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When designing the roof, structural engineers Ordish & Grover and the Hall’s Architect Major-General Scott RE consulted a team of experts, including those who had built the roofs of St Pancras and Charing Cross Stations in London.
To make sure the 338-tonne iron metal frame could support the weight of 279 tonnes of glazing, a trial erection was carried out on the roof of its manufacturers the Fairbairn Engineering Company based at Ardwick, near Manchester.
After a successful trial in Ardwick, the roof was disassembled and brought to London where its iron girders were attached to the roof’s central elliptical ring one by one.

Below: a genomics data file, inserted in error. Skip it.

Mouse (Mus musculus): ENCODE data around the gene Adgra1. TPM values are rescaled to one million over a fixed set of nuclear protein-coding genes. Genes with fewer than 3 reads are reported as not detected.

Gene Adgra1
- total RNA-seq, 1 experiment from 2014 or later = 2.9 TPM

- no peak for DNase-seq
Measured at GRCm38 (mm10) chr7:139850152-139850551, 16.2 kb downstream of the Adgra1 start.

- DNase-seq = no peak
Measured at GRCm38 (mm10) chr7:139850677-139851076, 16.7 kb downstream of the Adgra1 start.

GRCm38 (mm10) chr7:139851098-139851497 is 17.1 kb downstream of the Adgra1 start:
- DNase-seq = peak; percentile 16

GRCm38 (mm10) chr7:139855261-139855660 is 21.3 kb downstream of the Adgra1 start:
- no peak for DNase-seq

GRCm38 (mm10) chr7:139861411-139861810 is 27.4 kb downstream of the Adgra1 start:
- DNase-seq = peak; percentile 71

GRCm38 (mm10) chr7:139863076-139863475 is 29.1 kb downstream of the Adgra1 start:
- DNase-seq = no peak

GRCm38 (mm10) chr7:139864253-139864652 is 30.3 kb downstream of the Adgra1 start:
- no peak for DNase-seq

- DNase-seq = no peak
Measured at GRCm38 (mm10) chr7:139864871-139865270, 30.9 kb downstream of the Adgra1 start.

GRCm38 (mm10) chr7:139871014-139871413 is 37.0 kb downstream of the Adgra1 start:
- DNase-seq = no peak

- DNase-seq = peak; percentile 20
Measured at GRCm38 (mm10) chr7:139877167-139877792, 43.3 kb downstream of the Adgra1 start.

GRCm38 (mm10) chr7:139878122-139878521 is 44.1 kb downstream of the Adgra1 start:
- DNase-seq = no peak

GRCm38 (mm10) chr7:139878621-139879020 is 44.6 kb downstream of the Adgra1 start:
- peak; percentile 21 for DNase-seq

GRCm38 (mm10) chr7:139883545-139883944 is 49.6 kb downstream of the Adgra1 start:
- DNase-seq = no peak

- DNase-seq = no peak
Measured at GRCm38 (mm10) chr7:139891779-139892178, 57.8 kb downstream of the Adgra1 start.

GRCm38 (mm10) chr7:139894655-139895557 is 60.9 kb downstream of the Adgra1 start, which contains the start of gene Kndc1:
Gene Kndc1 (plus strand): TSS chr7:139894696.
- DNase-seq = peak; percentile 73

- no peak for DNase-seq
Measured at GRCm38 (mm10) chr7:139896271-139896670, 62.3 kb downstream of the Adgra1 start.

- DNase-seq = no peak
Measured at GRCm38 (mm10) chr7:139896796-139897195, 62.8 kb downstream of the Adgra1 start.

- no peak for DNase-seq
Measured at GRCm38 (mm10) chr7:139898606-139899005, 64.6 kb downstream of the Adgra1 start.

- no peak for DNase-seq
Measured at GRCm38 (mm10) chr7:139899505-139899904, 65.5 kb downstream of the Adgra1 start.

On 11 May 1869, after evacuating the building, the engineers stood at the top of the scaffolding and knocked the props supporting the dome away; incredibly the dome dropped just 0.8mm before settling into position on the supporting walls of the Hall, where it has remained ever since.
Image is a reproduction of a photograph from the 1860s